Banking on resilience: building capacities through financial services inclusion

Submitted by Julia Barrott | published 14th Mar 2016 | last updated 31st Mar 2016
braced pb fig 1 - climate adaptation.

From page 3 of the brief:  Relative use of non-traditional financial services in Ethiopia, Mali and Myanmar

Introduction

Financial inclusion is often seen as critical to development and would make sense even without climate change (World Bank, 2016). It may also help vulnerable groups in developing countries become more resilient to climate extremes and global warming. The poorest and most marginalised in society are most affected by climate-related shocks because they often live in hazardous places and typically have fewer resources and access to social safety nets (Wilkinson and Peters, 2015).

‘Resilience’ has many meanings, but the climate change and disasters literature commonly draws on definitions from socio-ecological systems theory, which refers to the properties of a system that allow it to deal with shocks and stresses, to persist and to continue to function ‘well’ (in the sense of providing stability, predictable rules, security and other benefits to its members). Resilience is derived from various capacities that are interlinked: absorptive, anticipatory and adaptive capacities. A social system with these capacities is less likely to be undermined by shocks and stresses, so well-being can be ensured and human development can continue to progress in locations exposed to climate extremes and disasters (Bahadur et al., 2015).

Saving and borrowing can strengthen some of these capacities, helping people to plan ahead, adapt to changes, and absorb shocks when they happen, but these services are not always accessible to the most vulnerable in society. Financial inclusion is therefore a key policy area for building resilience and should focus on increasing access to saving and money transaction services for vulnerable groups as well as the provision of credit and insurance at an affordable cost (Zwendu, 2014).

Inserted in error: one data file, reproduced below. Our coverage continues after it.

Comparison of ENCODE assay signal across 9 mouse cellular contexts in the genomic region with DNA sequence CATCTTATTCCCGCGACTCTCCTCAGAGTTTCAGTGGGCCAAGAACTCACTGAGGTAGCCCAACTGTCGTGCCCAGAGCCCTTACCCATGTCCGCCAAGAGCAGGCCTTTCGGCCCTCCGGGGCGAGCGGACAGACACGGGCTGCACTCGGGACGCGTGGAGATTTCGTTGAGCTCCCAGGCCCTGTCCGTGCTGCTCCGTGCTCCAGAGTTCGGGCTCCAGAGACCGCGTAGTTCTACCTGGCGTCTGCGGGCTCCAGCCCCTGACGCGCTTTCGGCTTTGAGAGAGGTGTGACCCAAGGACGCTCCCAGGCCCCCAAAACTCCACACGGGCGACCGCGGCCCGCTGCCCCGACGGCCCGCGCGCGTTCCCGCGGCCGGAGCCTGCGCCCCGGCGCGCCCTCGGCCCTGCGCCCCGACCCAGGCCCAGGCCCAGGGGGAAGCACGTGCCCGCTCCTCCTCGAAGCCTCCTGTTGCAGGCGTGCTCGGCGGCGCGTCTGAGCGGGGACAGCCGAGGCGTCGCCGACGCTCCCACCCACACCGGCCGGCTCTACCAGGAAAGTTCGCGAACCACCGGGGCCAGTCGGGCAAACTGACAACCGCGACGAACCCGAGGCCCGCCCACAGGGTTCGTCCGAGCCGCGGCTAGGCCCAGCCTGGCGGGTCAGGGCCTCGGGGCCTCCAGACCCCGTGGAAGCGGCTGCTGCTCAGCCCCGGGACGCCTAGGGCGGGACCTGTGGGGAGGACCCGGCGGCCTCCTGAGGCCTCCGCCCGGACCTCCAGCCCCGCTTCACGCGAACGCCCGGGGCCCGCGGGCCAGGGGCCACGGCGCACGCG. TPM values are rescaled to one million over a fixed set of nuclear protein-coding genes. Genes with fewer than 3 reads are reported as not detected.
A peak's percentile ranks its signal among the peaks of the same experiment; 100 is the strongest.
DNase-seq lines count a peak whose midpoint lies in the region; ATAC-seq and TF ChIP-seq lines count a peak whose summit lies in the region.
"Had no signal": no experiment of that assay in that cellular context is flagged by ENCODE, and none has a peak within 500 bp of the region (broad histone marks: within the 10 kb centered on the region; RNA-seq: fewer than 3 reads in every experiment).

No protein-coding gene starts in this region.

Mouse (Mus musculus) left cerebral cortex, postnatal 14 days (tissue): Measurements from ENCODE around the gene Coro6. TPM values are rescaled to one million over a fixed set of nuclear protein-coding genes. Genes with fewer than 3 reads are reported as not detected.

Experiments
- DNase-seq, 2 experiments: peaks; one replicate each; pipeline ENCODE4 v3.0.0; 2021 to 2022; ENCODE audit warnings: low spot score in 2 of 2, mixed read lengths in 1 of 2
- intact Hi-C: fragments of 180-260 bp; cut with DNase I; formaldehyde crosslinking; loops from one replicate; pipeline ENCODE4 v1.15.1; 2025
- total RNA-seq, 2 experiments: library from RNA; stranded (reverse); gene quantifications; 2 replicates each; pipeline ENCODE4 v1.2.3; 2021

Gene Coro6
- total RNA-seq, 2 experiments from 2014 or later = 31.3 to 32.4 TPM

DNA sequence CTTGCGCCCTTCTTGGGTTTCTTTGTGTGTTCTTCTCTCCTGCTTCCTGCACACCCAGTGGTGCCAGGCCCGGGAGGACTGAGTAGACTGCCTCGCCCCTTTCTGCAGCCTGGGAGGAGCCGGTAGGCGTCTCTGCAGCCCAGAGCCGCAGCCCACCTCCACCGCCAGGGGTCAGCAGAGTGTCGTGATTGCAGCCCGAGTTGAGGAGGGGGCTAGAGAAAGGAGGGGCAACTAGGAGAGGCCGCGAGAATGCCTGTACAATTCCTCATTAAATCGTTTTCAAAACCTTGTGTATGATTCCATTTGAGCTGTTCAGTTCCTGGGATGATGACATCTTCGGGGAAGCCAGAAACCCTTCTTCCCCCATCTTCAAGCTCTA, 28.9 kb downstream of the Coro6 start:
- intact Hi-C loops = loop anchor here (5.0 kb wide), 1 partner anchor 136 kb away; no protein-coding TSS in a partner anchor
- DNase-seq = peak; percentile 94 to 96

This BRACED policy brief* looks at experiences in Mali, Ethiopia and Myanmar in helping to build resilience to climate extremes and disasters through increased financial inclusion. 

*download the full text via links provided under Further Resources. The key policy messages and recommendations are provided below.

Key Policy Messages

  • FINANCIAL SERVICES INCLUSION helps build climate resilience and nontraditional financial services are better able to reach the most vulnerable, but action is needed on the demand and the supply side.

  • A MORE TRANSPARENT REGULATORY FRAMEWORK for these services can help promote inclusion and growth in the sector (and so competition and flexibility), alongside protection for users and improved physical access for the most vulnerable.

  • SUPPORT TO SERVICE providers is needed to build capacity, financial literacy and trust of vulnerable and disadvantaged groups in the banking system.

Recommendations

Governments and international development agencies can take a variety of actions to support the development of financial services in a way that promotes climate-resilient development. A comprehensive set of measures is required, on both the supply and the demand side of the financial system.

One key measure relates to strengthening the enabling environment for improvements in financial inclusion and depth. Governments will need to improve regulatory and legal frameworks to make them more transparent and predictable, reducing costs and simplifying rules to enter the market. On the demand side, greater protection for users is needed, as well as improved physical access for the most vulnerable. All of this will improve competition and flexibility in the market and trust in the banking system. In addition, international development agencies and donors can offer financial, legal and technical support to financial service providers in order to help them expand and scale up the offer of services at an affordable cost, as well as provide products that promote a risk management ethic indecision-making. All this will need to be focussed on building the climate resilience of the most vulnerable.

The formal private sector offers a unique competitiveness in the provision of financial services, and this should be exploited. For example, it can develop new financial and communications technology services, such mobile banking applications tailored to specific user needs that could help to expand mobile/ telecoms network coverage.

Governments and donors need to collaborate with non-governmental organisations and service providers to build the capacity, financial literacy and trust of vulnerable and disadvantaged groups in the banking system. This includes providing training on disaster risk reduction, preparedness and business skills linked to the delivery of financial services, so that these products can be used effectively by vulnerable groups to build their resilience. Training initiatives could usefully build on the experiences of existing programmes, such as the SfC programme carried out by CARE, Plan International and World Vision.

Further resources